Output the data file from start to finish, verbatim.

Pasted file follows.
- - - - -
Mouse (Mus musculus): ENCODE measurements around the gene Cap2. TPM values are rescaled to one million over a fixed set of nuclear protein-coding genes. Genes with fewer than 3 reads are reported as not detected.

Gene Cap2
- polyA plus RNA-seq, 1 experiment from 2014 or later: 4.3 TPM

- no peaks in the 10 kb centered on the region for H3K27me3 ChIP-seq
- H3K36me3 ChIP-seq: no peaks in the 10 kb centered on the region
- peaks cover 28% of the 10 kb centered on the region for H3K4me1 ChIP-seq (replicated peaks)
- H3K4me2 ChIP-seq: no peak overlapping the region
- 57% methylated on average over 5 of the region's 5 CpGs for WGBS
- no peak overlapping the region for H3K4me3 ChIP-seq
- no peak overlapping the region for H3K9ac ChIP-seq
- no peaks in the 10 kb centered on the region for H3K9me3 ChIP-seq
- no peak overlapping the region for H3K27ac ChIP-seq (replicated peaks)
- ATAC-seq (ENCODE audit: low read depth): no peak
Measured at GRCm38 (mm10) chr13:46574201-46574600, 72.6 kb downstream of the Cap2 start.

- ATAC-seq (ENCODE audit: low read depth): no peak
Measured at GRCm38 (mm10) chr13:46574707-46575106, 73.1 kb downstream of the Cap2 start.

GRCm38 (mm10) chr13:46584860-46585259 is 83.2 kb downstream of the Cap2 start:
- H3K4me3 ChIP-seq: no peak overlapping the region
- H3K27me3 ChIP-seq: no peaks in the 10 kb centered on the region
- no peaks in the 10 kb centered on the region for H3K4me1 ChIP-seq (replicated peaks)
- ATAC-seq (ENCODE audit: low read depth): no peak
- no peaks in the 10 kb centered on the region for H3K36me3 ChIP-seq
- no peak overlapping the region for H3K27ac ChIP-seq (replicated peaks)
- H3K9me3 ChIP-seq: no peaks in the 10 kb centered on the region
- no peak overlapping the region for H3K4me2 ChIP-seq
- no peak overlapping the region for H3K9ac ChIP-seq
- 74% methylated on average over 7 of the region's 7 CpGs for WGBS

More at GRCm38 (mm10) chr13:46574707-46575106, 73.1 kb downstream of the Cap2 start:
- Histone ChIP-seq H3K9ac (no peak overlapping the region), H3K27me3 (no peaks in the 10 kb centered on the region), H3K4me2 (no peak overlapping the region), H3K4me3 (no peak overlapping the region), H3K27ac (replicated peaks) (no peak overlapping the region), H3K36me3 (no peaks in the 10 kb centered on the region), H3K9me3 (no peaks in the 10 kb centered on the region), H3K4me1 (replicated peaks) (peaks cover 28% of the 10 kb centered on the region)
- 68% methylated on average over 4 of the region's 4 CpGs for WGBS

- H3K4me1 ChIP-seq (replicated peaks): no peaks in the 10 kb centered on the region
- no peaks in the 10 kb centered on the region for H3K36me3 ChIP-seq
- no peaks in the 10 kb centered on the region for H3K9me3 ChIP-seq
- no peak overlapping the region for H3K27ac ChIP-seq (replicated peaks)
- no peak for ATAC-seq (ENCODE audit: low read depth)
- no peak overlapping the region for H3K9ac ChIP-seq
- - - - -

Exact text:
Mouse (Mus musculus): ENCODE measurements around the gene Cap2. TPM values are rescaled to one million over a fixed set of nuclear protein-coding genes. Genes with fewer than 3 reads are reported as not detected.

Gene Cap2
- polyA plus RNA-seq, 1 experiment from 2014 or later: 4.3 TPM

- no peaks in the 10 kb centered on the region for H3K27me3 ChIP-seq
- H3K36me3 ChIP-seq: no peaks in the 10 kb centered on the region
- peaks cover 28% of the 10 kb centered on the region for H3K4me1 ChIP-seq (replicated peaks)
- H3K4me2 ChIP-seq: no peak overlapping the region
- 57% methylated on average over 5 of the region's 5 CpGs for WGBS
- no peak overlapping the region for H3K4me3 ChIP-seq
- no peak overlapping the region for H3K9ac ChIP-seq
- no peaks in the 10 kb centered on the region for H3K9me3 ChIP-seq
- no peak overlapping the region for H3K27ac ChIP-seq (replicated peaks)
- ATAC-seq (ENCODE audit: low read depth): no peak
Measured at GRCm38 (mm10) chr13:46574201-46574600, 72.6 kb downstream of the Cap2 start.

- ATAC-seq (ENCODE audit: low read depth): no peak
Measured at GRCm38 (mm10) chr13:46574707-46575106, 73.1 kb downstream of the Cap2 start.

GRCm38 (mm10) chr13:46584860-46585259 is 83.2 kb downstream of the Cap2 start:
- H3K4me3 ChIP-seq: no peak overlapping the region
- H3K27me3 ChIP-seq: no peaks in the 10 kb centered on the region
- no peaks in the 10 kb centered on the region for H3K4me1 ChIP-seq (replicated peaks)
- ATAC-seq (ENCODE audit: low read depth): no peak
- no peaks in the 10 kb centered on the region for H3K36me3 ChIP-seq
- no peak overlapping the region for H3K27ac ChIP-seq (replicated peaks)
- H3K9me3 ChIP-seq: no peaks in the 10 kb centered on the region
- no peak overlapping the region for H3K4me2 ChIP-seq
- no peak overlapping the region for H3K9ac ChIP-seq
- 74% methylated on average over 7 of the region's 7 CpGs for WGBS

More at GRCm38 (mm10) chr13:46574707-46575106, 73.1 kb downstream of the Cap2 start:
- Histone ChIP-seq H3K9ac (no peak overlapping the region), H3K27me3 (no peaks in the 10 kb centered on the region), H3K4me2 (no peak overlapping the region), H3K4me3 (no peak overlapping the region), H3K27ac (replicated peaks) (no peak overlapping the region), H3K36me3 (no peaks in the 10 kb centered on the region), H3K9me3 (no peaks in the 10 kb centered on the region), H3K4me1 (replicated peaks) (peaks cover 28% of the 10 kb centered on the region)
- 68% methylated on average over 4 of the region's 4 CpGs for WGBS

- H3K4me1 ChIP-seq (replicated peaks): no peaks in the 10 kb centered on the region
- no peaks in the 10 kb centered on the region for H3K36me3 ChIP-seq
- no peaks in the 10 kb centered on the region for H3K9me3 ChIP-seq
- no peak overlapping the region for H3K27ac ChIP-seq (replicated peaks)
- no peak for ATAC-seq (ENCODE audit: low read depth)
- no peak overlapping the region for H3K9ac ChIP-seq